1931 Lincoln K Series
Introduced as a replacement for the L Series in 1931, the Lincoln K Series was the most highly acclaimed luxury vehicle in 1930. That’s a big feat given that the 1930s saw companies like Cadillac, Packard, LeBaron, Pierce Arrow, Duesenberg, and Auburn launch some of the most beautiful cars ever built.
The K Series was offered in a variety of body styles and went through many changes in its ten years on the market. Lincoln made updates constantly from 1931 to 1936 and settled for a more stable layout from 1937 to 1940. The K Series was discontinued following declining sales due to the introduction of the more modern Zephyr and Continental. The engine lineup included V-8 and V-12 mills displacing 6.3 to 7.3 liters. The most powerful unit delivered 150 horsepower and 180 pound-feet of torque.
1964 Ford Fairlane Thunderbolt
The GT40 wasn’t the only extreme vehicle that Ford was working on for 1964. In the U.S., the automaker was gearing up for the NHRA Super Stock championship with a drag racer based on the Fairlane. Although built in Ford’s factory, the Thunderbolt was a rather experimental car.
Fitted with the massive 7.0-liter V-8 in the Galaxie, the Thunderbolt was lighter than any other production Ford of its size thanks to its fiberglass body elements, plexiglass windows, and the elimination of street items like sun visors, radio, heater, wheel covers, armrests, mirrors, and sound-deadening materials. Its V-8 engine was rated at 425 horsepower and 480 pound-feet of torque, but this was a conservative figure. Estimates from then claim that the Thunderbolt’s true output was closer to 600 horsepower. The Thunderbolt won the NHRA Super Stock championship for Ford in 1964 and became one of its most iconic race cars.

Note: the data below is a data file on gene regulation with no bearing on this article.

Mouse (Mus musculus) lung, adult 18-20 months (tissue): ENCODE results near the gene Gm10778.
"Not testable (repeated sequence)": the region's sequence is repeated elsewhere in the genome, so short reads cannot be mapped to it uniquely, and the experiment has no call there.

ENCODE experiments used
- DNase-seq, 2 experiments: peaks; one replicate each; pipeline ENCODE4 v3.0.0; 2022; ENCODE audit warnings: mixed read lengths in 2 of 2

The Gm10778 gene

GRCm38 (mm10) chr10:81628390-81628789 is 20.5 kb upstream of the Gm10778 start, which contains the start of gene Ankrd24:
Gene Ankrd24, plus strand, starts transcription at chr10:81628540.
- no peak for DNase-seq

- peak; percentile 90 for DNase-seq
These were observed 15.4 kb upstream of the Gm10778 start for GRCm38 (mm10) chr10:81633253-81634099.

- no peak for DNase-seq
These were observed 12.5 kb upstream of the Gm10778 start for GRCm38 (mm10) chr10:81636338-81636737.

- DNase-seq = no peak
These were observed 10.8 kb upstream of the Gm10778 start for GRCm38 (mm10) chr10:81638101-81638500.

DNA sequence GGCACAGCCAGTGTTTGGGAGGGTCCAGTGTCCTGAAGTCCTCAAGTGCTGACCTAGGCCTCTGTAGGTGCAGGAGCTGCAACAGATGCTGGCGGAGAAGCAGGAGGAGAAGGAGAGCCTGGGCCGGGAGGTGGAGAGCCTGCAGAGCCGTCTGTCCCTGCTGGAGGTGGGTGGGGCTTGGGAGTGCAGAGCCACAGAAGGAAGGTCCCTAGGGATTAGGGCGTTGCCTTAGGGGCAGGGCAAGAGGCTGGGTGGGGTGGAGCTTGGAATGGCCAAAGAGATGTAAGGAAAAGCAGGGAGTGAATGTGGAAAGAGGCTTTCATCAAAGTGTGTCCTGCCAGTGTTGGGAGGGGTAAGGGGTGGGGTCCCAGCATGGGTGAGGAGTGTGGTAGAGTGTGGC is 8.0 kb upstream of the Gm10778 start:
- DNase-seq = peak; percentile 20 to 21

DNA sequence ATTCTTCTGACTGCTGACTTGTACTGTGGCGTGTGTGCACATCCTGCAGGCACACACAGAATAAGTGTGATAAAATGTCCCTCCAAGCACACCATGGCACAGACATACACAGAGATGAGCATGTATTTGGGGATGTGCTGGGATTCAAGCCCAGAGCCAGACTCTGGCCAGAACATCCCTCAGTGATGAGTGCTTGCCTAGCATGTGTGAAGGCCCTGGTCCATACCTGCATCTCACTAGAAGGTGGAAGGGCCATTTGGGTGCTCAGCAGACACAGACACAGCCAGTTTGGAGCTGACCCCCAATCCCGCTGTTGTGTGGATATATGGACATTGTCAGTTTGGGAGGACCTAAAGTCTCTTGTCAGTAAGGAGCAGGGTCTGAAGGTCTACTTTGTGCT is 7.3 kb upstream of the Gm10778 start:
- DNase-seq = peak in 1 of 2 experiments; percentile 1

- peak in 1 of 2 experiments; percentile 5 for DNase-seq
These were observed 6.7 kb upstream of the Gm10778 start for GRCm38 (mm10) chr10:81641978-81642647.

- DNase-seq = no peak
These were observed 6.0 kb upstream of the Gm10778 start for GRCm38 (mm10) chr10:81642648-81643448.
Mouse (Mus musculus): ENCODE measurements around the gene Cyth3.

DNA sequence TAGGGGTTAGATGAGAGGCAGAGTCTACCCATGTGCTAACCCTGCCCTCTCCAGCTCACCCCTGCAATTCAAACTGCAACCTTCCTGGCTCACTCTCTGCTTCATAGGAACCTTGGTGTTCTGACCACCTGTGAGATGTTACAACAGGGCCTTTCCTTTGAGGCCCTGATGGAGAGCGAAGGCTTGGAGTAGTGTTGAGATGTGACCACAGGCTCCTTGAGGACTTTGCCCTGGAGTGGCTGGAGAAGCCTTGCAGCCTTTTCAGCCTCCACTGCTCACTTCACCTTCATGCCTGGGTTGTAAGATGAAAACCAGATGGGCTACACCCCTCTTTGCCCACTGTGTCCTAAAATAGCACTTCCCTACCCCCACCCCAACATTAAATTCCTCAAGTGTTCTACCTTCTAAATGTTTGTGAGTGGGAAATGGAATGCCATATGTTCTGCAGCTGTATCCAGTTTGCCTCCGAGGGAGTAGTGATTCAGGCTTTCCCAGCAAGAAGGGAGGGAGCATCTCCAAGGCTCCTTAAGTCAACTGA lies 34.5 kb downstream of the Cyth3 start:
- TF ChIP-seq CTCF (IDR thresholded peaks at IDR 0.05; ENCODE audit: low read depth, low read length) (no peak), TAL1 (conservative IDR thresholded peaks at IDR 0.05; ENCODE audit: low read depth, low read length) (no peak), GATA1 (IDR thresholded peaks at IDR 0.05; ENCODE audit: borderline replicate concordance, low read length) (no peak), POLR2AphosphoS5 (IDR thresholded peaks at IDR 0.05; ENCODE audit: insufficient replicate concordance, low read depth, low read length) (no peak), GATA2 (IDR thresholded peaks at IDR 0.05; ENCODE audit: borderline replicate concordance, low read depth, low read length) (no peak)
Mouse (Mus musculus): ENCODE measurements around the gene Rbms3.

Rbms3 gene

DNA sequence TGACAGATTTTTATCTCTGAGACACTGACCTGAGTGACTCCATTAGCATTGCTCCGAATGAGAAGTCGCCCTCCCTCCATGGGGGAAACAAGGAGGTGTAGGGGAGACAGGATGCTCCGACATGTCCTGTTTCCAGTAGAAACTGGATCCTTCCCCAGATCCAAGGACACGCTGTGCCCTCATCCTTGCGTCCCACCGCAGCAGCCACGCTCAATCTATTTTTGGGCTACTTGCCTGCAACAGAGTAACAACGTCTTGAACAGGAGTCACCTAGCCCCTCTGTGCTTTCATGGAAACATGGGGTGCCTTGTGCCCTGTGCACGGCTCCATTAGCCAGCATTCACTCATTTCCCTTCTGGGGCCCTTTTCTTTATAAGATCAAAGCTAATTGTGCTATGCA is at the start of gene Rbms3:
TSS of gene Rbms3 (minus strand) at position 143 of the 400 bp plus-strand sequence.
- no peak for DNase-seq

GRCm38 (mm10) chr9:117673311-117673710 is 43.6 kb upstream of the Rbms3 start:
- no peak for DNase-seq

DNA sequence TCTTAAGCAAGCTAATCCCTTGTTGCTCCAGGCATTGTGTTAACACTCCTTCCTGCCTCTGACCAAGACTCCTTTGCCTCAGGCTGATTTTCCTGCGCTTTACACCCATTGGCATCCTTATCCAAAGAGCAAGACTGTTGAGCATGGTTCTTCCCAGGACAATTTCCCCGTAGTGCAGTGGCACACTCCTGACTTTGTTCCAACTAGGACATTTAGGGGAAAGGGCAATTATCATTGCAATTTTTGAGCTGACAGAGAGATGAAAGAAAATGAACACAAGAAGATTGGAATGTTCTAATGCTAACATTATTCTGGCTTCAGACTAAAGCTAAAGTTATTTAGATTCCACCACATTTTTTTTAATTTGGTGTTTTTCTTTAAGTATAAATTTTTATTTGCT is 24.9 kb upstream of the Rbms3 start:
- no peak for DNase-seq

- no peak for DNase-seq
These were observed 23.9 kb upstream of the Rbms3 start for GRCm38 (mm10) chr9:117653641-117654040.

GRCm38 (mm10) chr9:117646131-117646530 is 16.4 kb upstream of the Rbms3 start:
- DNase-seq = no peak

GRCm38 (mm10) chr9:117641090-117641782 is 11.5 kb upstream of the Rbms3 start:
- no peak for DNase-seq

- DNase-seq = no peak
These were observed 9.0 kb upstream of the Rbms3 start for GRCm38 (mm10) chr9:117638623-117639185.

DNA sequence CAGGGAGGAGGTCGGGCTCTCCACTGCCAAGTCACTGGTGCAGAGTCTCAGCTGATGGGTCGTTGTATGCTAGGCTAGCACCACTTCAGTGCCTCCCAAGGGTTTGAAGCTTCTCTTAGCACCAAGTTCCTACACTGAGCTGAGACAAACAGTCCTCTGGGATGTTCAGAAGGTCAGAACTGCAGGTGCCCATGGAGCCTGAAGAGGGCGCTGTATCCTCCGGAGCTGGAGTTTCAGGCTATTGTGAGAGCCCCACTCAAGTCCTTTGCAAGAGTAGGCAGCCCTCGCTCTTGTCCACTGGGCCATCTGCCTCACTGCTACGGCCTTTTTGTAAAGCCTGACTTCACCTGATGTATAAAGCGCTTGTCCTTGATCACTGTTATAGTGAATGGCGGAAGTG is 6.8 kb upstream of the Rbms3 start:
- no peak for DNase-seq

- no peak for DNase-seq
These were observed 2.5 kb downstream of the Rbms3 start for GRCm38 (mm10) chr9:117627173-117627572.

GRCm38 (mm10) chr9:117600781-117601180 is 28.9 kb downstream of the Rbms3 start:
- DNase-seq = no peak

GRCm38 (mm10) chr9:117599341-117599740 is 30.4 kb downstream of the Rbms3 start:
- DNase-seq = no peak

1932 Ford V-8
The Ford V-8 is part of the Model B series. The latter was produced from 1932 to 1934 and replaced the Model A, which in turn replaced the Model T in 1927.
The Model B has a more streamlined body and a better four-cylinder engine compared to its predecessors, but it’s the 3.6-liter “Flathead” V-8 mill that sent it into the history books. The car become even more appealing in 1933 when Ford introduced a slightly slanted front radiator and a more streamlined roof. These versions, especially the Deuce coupe, became extremely popular with hot-rodders during World War II.
1961 Lincoln Continental
One of the longest-standing American nameplates, the Lincoln Continental made its debut back in 1940. While the first three generations were successful, it’s the four-gen model that brought the Continental name in the spotlight it deserves.
Available only as a four-door at first, the fourth-gen Continental was notably shorter than its predecessor, but it was praised for its solid construction and high-quality materials. The rigorous post-build inspection of each vehicle turned it into one of the finest production cars in the U.S. and a viable rival for the popular Cadillacs of the era. And it looked good too, as the simpler, clean styling gave it a unique look among other luxury vehicles. Engine choices included 7.0-, 7.5-, and 7.6-liter V-8 engines. The 1961 Continental became the first car built in the U.S. to come with a two-year, bumper-to-bumper warranty. It was also the first four-door convertible from a major U.S. automaker since the end of WWII in 1945.
1962 Ford Cortina
Ford launched a number of cool cars in Europe as well. The Cortina is one of them.
Introduced in 1962 as a replacement for the Consul, the Cortina survived until 1982 and over five generations.
But it’s the first-gen model, also known as the Mark I, that stands out. Designed by the same man that penned the Edsel, a car that failed in the United States, the Cortina came into the spotlight as an economical, cheap-to-run family sedan. Offered as a two- or four-door sedan and a five-door estate it became a popular choice with British buyers. Its lightweight, rear-wheel-drive layout, and powerful range-topping engine gave it a surprisingly sporty character. The 1.5-liter four-cylinder engine in the Cortina GT generated 78 horsepower. Toward the end of the first-gen’s life-cycle, Ford launched a Lotus-modified version with a more powerful engine and a unique livery.